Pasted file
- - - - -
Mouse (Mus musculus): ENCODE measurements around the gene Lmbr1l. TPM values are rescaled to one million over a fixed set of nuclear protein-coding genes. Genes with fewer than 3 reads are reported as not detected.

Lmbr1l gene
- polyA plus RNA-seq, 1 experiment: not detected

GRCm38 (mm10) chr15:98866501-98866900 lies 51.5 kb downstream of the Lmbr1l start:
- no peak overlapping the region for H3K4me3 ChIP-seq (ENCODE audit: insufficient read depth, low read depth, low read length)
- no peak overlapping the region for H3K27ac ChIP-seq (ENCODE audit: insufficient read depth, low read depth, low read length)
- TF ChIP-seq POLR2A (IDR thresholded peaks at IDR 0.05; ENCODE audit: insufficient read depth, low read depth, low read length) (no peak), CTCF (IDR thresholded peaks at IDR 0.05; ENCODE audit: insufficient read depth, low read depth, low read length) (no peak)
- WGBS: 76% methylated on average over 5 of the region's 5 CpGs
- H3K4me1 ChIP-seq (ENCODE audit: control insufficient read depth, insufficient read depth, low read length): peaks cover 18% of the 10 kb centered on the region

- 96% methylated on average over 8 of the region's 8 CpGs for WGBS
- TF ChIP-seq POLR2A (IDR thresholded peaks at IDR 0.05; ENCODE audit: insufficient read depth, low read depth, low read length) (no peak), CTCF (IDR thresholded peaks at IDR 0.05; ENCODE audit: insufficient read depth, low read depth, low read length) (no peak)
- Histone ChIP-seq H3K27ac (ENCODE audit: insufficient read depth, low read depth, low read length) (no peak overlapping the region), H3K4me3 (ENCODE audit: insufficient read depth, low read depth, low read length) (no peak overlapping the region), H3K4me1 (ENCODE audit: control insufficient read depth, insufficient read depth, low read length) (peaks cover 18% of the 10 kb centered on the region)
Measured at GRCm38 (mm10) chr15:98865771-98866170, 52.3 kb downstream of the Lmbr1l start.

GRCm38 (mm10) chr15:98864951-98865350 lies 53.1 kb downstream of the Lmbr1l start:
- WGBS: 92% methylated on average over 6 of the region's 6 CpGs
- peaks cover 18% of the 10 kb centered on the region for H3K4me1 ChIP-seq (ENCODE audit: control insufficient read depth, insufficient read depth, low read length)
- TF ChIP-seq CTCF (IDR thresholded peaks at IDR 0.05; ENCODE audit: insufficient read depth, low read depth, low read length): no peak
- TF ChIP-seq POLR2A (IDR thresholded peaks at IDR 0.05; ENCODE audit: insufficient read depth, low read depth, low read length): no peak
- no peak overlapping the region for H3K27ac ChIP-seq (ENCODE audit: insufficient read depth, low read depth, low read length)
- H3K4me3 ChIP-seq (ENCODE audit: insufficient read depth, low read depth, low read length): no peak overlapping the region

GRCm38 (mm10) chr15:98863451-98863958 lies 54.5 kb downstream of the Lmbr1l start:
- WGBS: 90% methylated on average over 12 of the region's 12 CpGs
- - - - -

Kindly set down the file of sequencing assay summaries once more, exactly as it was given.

Mouse (Mus musculus): ENCODE measurements around the gene Lmbr1l. TPM values are rescaled to one million over a fixed set of nuclear protein-coding genes. Genes with fewer than 3 reads are reported as not detected.

Lmbr1l gene
- polyA plus RNA-seq, 1 experiment: not detected

GRCm38 (mm10) chr15:98866501-98866900 lies 51.5 kb downstream of the Lmbr1l start:
- no peak overlapping the region for H3K4me3 ChIP-seq (ENCODE audit: insufficient read depth, low read depth, low read length)
- no peak overlapping the region for H3K27ac ChIP-seq (ENCODE audit: insufficient read depth, low read depth, low read length)
- TF ChIP-seq POLR2A (IDR thresholded peaks at IDR 0.05; ENCODE audit: insufficient read depth, low read depth, low read length) (no peak), CTCF (IDR thresholded peaks at IDR 0.05; ENCODE audit: insufficient read depth, low read depth, low read length) (no peak)
- WGBS: 76% methylated on average over 5 of the region's 5 CpGs
- H3K4me1 ChIP-seq (ENCODE audit: control insufficient read depth, insufficient read depth, low read length): peaks cover 18% of the 10 kb centered on the region

- 96% methylated on average over 8 of the region's 8 CpGs for WGBS
- TF ChIP-seq POLR2A (IDR thresholded peaks at IDR 0.05; ENCODE audit: insufficient read depth, low read depth, low read length) (no peak), CTCF (IDR thresholded peaks at IDR 0.05; ENCODE audit: insufficient read depth, low read depth, low read length) (no peak)
- Histone ChIP-seq H3K27ac (ENCODE audit: insufficient read depth, low read depth, low read length) (no peak overlapping the region), H3K4me3 (ENCODE audit: insufficient read depth, low read depth, low read length) (no peak overlapping the region), H3K4me1 (ENCODE audit: control insufficient read depth, insufficient read depth, low read length) (peaks cover 18% of the 10 kb centered on the region)
Measured at GRCm38 (mm10) chr15:98865771-98866170, 52.3 kb downstream of the Lmbr1l start.

GRCm38 (mm10) chr15:98864951-98865350 lies 53.1 kb downstream of the Lmbr1l start:
- WGBS: 92% methylated on average over 6 of the region's 6 CpGs
- peaks cover 18% of the 10 kb centered on the region for H3K4me1 ChIP-seq (ENCODE audit: control insufficient read depth, insufficient read depth, low read length)
- TF ChIP-seq CTCF (IDR thresholded peaks at IDR 0.05; ENCODE audit: insufficient read depth, low read depth, low read length): no peak
- TF ChIP-seq POLR2A (IDR thresholded peaks at IDR 0.05; ENCODE audit: insufficient read depth, low read depth, low read length): no peak
- no peak overlapping the region for H3K27ac ChIP-seq (ENCODE audit: insufficient read depth, low read depth, low read length)
- H3K4me3 ChIP-seq (ENCODE audit: insufficient read depth, low read depth, low read length): no peak overlapping the region

GRCm38 (mm10) chr15:98863451-98863958 lies 54.5 kb downstream of the Lmbr1l start:
- WGBS: 90% methylated on average over 12 of the region's 12 CpGs